The IRS is calling because you owe money. There’s a warrant for your arrest because you missed jury duty. You’ve won millions in a sweepstakes.
All scams, all the time.
Bamboozled has heard lots of scammer stories over the years from the personal experiences of our readers. Some just hung up the phone or ignored the emails they received, but others had a little Clint Eastwood or Charles Bronson in them.
They wanted to get revenge on the would-be crooks.
It’s called “scambaiting.”
A potential victim responds to the fraudster, keeping up the conversation. The goal? To waste as much of the scammer’s time and efforts as possible, and hopefully distract the scammers enough to delay their move to the next target.
That’s what an East Hanover senior did when he was targeted in a car wrap scam. We wrote about his efforts to string along the scammers for several weeks before he told them he was on to their game.
And next week, we’re going to bring you the story of a Boonton man who was told he was the winner of a sweepstakes award of $2.5 million and a new Mercedes. He didn’t just hang up the phone, but lured the scammers into working with him over several weeks before he revealed his intentions.
If you’ve got the time and the inclination to take matters into your own hands, we wanted to offer a few tips and strategies. And warnings.
Before you take on a scammer, it’s vital that you remember you’re dealing with a criminal. The main priority is to stay safe.
While the scammer’s use of the English language or his accent may lead you to believe the person is located in a foreign country, you have no way of knowing that. He could be a local.
When you receive a call or email from a scammer, you have to assume they already have some private information about you. It could be your address, your bank account or credit card number, or anything. You’ll never know for sure.
And while the fraudsters may seem slow on the uptake, it may be a ruse. Even if their English is filled with grammar, spelling and punctuation mistakes, that doesn’t mean they don’t know what they’re doing. They may keep contact with you, even if they know you’re not going to wire them money, just to see how many other small nuggets of private information they can get about you.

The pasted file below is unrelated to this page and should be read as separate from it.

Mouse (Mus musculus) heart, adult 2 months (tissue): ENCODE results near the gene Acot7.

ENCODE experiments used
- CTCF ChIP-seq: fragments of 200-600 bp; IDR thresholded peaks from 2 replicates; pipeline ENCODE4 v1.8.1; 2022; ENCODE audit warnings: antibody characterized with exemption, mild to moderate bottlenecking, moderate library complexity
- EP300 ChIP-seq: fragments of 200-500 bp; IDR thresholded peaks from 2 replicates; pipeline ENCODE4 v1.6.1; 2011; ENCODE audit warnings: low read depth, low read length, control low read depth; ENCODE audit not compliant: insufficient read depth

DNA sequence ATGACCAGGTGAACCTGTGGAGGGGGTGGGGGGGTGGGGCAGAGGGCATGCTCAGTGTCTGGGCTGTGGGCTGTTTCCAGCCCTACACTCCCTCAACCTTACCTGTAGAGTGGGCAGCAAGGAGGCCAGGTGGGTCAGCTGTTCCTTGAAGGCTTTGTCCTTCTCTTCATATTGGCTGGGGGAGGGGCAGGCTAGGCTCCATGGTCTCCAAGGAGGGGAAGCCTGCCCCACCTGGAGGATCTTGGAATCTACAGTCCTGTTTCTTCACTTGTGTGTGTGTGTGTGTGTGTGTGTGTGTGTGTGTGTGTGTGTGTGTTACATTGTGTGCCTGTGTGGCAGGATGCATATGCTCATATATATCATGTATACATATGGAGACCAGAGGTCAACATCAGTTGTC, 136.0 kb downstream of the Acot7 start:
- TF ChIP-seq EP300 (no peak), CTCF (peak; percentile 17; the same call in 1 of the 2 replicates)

If they get the right nugget, you could end up scammed anyway.
Indeed, scambaiting can backfire.
Scambusters.org tells the story of a woman who responded to a fake ad for apartment for rent. When she realized it was a scam, she gave the huckster a piece of her mind, and the huckster took his own revenge. He had the wom
an’s cell phone number, and he put the number on a bunch of other fake ads. For days, the woman’s cell was overrun with calls from potential tenants.
In another example, a man was targeted by a fake Microsoft help caller. (We’ve written about that one, too.) After he told the scammers where to go, he was bombarded with a continuous stream of robocalls that ran through the night, Scambusters said. It got so bad that the man had to turn off his phone at night, but the calls stopped after a week.
Because of reports like those, Scambusters doesn’t recommend individuals play with scammers. Instead, the site suggests you delete and ignore fishy emails, hang up the phone if they call and contact the authorities if you receive a threat.
But we know Bamboozled readers can be hardheaded. So if none of these stories is a deterrent, check out a web site called 419eater.com — named “419” for the section of Nigerian law that covers fraud. The site is a community of anti-scammers who try to beat the scammers at their own game. Along the way, they try to get the scammers to send them a “trophy,” such as a photo of the scammer.
It even explains how scam-fighters can find scammers to play around with.
419eater.com offers tips on how to handle certain situations, such as if an email scammer wants to talk to you on the telephone (explain to the scammer that you’re deaf), how to create a new email account to use specifically for scammer contact, and how to receive documents from the scammer without giving out your real address or fax number. It also shares strategies on how to string a scammer along, such as intentionally making mistakes on documents the scammers may ask you to complete, or creating fake bank names and account numbers.
If you’re talking to scammer and he seems to be catching on that you’re not about to be a victim, the site said you should start the ultimatums.
“…Tell them point blank that the deal is off ‘unless you agree to XXXX.’ Be bold and brash and make out the YOU are dictating the terms here. YOU are the one with the cash (they think!) and YOU are the boss,” the site said. “Many times the scammers have refused me things – such as providing me with a photograph – and I have told them, ‘OK, the deal is off, goodbye.’ It’s quite surprising how some of them will buckle and do almost anything you ask if they think you are serious about ending ‘the deal.'”
Bamboozled isn’t recommending you give scambaiting a try — there are real risks. But if you’ve already do
ne this, we’d love to hear your successes. If you tried and it backfired, we want to hear about that, too. Please share your tales in the comments section below.
Have you been Bamboozled? Reach Karin Price Mueller at Bamboozled@NJAdvanceMedia.com. Follow her on Twitter @KPMueller. Find Bamboozled on Facebook. Mueller is also the founder of NJMoneyHelp.com.